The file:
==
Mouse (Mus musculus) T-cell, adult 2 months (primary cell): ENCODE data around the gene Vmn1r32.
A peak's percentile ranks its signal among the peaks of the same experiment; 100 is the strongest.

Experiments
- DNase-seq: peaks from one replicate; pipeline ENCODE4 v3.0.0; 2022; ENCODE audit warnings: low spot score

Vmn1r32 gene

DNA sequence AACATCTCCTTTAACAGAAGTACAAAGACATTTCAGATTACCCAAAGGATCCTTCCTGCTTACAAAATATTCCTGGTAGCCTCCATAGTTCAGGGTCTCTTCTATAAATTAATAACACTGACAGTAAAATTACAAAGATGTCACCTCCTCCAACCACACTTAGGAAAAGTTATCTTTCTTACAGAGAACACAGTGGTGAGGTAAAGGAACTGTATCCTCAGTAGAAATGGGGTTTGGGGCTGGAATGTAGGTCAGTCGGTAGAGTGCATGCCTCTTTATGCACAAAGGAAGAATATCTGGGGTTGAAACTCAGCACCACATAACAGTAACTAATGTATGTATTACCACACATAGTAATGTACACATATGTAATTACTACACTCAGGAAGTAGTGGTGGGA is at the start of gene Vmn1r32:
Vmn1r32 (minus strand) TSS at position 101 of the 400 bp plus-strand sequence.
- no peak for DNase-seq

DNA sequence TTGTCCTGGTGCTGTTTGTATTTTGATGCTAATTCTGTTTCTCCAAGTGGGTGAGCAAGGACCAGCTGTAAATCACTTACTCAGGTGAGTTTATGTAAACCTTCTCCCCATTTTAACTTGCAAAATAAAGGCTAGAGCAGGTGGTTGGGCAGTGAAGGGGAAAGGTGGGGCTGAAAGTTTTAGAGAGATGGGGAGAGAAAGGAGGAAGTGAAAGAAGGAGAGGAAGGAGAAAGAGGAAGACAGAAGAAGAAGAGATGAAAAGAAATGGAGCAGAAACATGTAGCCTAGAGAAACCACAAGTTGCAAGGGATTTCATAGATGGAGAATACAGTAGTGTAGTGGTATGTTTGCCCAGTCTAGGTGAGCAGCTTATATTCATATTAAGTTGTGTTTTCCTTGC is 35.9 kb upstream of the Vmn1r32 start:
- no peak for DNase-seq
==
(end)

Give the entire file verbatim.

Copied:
Mouse (Mus musculus) T-cell, adult 2 months (primary cell): ENCODE data around the gene Vmn1r32.
A peak's percentile ranks its signal among the peaks of the same experiment; 100 is the strongest.

Experiments
- DNase-seq: peaks from one replicate; pipeline ENCODE4 v3.0.0; 2022; ENCODE audit warnings: low spot score

Vmn1r32 gene

DNA sequence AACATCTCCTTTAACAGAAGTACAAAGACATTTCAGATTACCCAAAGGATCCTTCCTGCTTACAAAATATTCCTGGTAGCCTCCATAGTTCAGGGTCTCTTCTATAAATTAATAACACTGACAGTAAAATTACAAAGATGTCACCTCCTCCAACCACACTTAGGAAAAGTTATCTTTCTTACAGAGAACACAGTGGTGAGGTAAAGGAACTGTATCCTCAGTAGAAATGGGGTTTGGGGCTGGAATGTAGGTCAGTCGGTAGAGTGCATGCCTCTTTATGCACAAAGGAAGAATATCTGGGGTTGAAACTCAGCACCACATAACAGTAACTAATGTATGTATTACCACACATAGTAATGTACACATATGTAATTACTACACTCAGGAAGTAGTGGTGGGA is at the start of gene Vmn1r32:
Vmn1r32 (minus strand) TSS at position 101 of the 400 bp plus-strand sequence.
- no peak for DNase-seq

DNA sequence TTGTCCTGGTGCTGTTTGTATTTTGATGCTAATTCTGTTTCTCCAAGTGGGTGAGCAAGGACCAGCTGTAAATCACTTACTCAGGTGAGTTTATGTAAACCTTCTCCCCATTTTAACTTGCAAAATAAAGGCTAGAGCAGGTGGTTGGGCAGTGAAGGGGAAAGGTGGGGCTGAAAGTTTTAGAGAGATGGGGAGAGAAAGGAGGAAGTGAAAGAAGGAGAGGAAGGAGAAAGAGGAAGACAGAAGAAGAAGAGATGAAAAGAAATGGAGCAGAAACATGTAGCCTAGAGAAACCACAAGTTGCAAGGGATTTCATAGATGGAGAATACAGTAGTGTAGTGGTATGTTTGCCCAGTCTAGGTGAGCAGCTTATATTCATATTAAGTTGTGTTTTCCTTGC is 35.9 kb upstream of the Vmn1r32 start:
- no peak for DNase-seq